So, Catheryne Valente has this series - five books planned, through published to date - about September, a girl from Nebraska who is transported to Fairyland once a year and has an adventure there.  The titles all start with "The Girl Who..." and conclude with some act performed in Fairyland.  Oh, how I love this series.  I hope that someday it take a place alongside The Chronicles of Narnia as one of English literature's best examples of the "child has adventures in a magical world" theme.  However, I seriously doubt that it will.  Let me tell you why.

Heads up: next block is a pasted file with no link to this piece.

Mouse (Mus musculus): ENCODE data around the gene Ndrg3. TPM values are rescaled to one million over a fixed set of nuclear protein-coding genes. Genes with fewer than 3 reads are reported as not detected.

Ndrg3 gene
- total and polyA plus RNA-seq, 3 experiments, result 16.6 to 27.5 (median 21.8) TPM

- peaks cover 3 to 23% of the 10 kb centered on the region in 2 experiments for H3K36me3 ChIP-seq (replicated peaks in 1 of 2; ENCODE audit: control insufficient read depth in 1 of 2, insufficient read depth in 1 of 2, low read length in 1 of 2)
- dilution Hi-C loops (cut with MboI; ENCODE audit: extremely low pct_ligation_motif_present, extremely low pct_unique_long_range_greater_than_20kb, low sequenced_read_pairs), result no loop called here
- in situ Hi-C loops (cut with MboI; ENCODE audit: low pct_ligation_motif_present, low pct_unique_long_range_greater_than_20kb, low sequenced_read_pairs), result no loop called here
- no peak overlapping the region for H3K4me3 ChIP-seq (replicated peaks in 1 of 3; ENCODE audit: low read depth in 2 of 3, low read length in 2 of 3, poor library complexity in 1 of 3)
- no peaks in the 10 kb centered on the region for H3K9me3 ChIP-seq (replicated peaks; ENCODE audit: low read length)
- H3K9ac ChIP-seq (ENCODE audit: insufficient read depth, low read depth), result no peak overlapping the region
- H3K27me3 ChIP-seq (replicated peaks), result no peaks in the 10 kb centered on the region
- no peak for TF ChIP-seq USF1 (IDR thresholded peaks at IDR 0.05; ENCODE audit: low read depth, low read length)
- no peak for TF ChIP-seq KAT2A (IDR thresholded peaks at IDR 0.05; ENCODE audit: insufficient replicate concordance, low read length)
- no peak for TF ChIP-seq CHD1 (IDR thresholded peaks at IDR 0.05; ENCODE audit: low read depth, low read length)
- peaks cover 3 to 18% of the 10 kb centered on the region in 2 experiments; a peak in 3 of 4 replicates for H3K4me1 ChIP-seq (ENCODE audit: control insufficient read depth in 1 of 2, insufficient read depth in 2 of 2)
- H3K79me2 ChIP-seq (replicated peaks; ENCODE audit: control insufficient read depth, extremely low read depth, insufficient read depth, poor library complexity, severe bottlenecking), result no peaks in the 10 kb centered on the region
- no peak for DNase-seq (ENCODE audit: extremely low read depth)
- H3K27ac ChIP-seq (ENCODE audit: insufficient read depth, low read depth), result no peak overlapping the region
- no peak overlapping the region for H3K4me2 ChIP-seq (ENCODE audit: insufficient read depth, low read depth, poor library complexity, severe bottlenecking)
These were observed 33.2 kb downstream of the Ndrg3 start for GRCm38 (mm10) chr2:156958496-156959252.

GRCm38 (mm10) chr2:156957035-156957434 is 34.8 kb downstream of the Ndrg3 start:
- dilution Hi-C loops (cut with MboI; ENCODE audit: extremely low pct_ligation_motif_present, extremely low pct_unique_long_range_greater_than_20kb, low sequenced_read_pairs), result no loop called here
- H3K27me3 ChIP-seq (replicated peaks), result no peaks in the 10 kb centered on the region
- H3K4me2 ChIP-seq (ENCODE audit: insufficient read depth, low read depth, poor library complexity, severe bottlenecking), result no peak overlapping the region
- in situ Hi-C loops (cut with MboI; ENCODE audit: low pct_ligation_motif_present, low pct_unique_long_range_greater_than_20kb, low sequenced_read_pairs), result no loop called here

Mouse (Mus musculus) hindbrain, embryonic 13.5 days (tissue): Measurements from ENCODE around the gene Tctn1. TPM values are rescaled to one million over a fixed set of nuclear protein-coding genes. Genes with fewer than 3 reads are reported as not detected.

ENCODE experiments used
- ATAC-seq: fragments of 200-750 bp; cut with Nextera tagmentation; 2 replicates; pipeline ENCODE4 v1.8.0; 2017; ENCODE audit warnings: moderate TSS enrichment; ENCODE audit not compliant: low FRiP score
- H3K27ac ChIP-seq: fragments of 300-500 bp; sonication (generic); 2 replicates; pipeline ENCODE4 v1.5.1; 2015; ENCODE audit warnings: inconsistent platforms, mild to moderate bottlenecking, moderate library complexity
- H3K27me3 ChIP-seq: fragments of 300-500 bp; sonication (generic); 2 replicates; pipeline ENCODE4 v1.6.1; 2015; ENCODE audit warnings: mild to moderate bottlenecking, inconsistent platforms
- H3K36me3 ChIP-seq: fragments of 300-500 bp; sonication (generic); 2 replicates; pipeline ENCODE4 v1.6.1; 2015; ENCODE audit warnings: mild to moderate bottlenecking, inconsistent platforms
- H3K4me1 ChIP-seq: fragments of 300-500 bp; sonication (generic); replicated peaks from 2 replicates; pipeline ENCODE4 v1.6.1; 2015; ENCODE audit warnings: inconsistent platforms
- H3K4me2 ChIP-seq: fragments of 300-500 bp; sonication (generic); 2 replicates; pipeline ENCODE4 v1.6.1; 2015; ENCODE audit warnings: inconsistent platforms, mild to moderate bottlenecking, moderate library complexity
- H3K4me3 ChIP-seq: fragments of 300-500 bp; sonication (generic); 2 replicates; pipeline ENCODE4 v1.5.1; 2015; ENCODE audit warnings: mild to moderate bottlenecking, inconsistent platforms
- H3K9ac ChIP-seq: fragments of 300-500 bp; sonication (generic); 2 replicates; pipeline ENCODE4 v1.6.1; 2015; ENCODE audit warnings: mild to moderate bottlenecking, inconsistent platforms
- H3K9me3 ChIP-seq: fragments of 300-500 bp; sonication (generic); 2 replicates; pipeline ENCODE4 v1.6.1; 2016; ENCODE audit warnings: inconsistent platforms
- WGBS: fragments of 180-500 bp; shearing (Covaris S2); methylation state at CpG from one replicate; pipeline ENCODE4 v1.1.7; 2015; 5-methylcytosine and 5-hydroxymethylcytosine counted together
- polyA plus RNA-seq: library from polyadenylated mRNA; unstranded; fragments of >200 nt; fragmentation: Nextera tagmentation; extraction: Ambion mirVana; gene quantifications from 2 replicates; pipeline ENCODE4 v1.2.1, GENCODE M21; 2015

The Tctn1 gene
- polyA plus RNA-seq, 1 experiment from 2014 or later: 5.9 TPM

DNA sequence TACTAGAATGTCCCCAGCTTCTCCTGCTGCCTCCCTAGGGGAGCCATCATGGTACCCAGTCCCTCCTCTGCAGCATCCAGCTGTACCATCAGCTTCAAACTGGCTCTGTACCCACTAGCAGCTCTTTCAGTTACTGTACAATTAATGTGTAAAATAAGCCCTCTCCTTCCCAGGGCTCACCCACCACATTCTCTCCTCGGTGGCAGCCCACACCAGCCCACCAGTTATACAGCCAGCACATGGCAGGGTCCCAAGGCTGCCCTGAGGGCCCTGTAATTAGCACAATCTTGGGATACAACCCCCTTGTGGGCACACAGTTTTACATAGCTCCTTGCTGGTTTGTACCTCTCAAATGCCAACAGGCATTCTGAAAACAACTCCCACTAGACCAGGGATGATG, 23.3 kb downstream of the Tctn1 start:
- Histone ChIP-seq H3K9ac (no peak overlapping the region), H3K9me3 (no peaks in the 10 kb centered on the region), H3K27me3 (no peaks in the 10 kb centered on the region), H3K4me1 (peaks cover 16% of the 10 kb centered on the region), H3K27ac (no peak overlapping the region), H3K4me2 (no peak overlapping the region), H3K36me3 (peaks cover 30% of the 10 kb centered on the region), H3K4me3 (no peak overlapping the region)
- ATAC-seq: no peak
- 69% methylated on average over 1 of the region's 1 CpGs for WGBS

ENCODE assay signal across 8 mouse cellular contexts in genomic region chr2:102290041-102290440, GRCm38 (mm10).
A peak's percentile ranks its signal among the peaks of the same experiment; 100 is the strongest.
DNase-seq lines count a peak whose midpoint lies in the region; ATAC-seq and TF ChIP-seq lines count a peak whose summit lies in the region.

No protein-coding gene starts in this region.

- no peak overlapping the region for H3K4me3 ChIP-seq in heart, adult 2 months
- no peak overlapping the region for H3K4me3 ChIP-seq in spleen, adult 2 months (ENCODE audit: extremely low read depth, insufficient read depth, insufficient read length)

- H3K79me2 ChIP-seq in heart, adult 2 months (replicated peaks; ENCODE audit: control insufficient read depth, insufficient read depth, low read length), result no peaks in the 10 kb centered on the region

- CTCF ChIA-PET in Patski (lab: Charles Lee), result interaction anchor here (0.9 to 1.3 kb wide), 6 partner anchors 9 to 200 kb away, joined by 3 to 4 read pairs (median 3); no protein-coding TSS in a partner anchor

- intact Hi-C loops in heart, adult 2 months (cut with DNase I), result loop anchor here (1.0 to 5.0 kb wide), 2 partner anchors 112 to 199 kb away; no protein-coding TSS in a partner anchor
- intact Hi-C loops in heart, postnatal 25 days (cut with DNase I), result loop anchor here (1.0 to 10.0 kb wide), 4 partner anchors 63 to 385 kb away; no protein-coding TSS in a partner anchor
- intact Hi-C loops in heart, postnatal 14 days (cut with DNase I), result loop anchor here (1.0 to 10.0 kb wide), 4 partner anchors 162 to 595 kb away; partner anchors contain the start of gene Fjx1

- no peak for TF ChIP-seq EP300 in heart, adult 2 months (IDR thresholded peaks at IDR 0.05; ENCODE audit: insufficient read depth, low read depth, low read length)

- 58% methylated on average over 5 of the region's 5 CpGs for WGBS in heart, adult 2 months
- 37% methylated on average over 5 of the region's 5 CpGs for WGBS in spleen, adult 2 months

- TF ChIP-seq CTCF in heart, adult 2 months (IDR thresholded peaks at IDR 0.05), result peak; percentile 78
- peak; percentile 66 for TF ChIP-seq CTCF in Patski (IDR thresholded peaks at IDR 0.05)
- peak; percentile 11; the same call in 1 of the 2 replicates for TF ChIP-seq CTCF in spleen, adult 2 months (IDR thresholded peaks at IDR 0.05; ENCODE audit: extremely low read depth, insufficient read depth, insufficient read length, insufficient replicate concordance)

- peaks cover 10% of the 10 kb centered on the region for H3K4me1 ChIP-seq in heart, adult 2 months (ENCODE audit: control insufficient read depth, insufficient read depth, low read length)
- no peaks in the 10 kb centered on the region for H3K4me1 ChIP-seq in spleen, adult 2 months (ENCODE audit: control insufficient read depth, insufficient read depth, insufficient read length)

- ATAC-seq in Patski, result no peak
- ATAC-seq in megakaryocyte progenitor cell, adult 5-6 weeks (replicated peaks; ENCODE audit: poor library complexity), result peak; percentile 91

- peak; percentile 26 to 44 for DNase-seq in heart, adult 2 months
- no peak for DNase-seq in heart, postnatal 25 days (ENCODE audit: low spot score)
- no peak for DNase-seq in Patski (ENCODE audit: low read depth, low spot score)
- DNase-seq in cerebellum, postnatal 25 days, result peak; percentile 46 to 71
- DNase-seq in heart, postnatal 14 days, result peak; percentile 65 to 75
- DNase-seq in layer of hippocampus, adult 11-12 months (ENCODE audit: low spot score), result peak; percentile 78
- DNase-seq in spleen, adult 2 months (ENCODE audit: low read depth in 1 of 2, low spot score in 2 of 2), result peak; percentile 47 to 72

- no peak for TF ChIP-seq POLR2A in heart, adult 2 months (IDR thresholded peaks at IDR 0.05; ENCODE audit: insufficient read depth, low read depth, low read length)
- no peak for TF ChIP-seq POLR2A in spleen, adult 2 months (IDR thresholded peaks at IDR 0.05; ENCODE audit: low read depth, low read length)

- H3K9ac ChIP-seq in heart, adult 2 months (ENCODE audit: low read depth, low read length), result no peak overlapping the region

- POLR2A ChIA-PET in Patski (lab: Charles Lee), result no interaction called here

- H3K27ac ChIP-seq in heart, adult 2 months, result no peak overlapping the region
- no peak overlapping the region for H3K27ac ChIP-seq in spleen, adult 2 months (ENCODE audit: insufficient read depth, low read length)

The Fairyland the Catheryne Valente has created is a singular place.  Fairies, reindeer, Winds, living machines, stifling bureaucracy, and djinni who live unstuck from the normal movement of time are all found in Valente's made-up world.  And somehow, she makes them all fit.  This Fairyland doesn't have a single unifying theme (except maybe unfettered imagination); it doesn't have a logical set of rules (you kind of make them up yourself as you go along); and sometimes the magic looks a lot like science.  Or maybe the science looks a lot like magic.  Anyway, it's a delightful place, wonderfully realized, unlike any other Fairy realm I've encountered before.